ABOUT THIS COURSE
This is a course for those who are interested in the challenge posed by massive and persistent world poverty, and are hopeful that economists might have something useful to say about this challenge. The questions we will take up include: Is extreme poverty a thing of the past? What is economic life like when living under a dollar per day? Are the poor always hungry? How do we make schools work for poor citizens? How do we deal with the disease burden? Is microfinance invaluable or overrated? Without property rights, is life destined to be "nasty, brutish and short"? Should we leave economic development to the market? Should we leave economic development to non-governmental organizations (NGOs)? Does foreign aid help or hinder? Where is the best place to intervene? And many others. At the end of this course, you should have a good sense of the key questions asked by scholars interested in poverty today, and hopefully a few answers as well.
This course is intended to be an introduction to the issues of global poverty, as conceptualized by leading economists and political scientists. Previous exposure to economics would be beneficial, then, as concepts such as income vs. substitution effects, Engel curves, and utility functions will be discussed. Similarly, some experience with statistics will also be helpful: we will be examining, for example, empirical evidence in the form of regression results.
That said, these prerequisites are not critical to understanding and learning from the course. Links will be provided, as much as possible, on background issues and further reading to allow all participants to gain from the course.
Abhijit Vinayak Banerjee
Abhijit Banerjee was educated at the University of Calcutta, Jawaharlal Nehru University, and Harvard University. He is currently the Ford Foundation International Professor of Economics at MIT. Banerjee is a past president of the Bureau for Research in the Economic Analysis of Development, a fellow of the American Academy of Arts and Sciences and the Econometric Society, and has been a Guggenheim Fellow and an Alfred P. Sloan Fellow. He is the recipient of many awards, including the inaugural Infosys Prize in 2009, and has been an honorary advisor to many organizations including the World Bank and the government of India.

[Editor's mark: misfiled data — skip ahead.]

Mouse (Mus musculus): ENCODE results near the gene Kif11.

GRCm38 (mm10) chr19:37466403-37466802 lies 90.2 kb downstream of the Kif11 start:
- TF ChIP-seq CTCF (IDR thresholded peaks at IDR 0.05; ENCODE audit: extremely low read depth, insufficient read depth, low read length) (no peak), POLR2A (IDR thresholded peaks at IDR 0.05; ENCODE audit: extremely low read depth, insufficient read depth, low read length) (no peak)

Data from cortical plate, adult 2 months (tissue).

Esther Duflo is the Abdul Latif Jameel Professor of Poverty Alleviation and Development Economics in the Department of Economics at MIT. She was educated at the Ecole Normale Supérieure, in Paris, and at MIT. She has received numerous honors and prizes including a John Bates Clark Medal for the best American economist under 40 in 2010, a MacArthur “Genius” Fellowship in 2009. She was recognized as one of the best eight young economists by The Economist magazine, one of the 100 most influential thinkers by Foreign Policy since the list exists, and one of the “Forty under 40” most influential business leaders under forty by Fortune magazine in 2010.
Professors Banerjee and Duflo, together with Prof. Sendhil Mullainathan of Harvard University, founded the Abdul Latif Jameel Poverty Action Lab in 2003. In 2011, their book, Poor Economics: A Radical Rethinking of the Way to Fight Global Poverty, won the Financial Times/Goldman Sachs Business Book of the Year Award.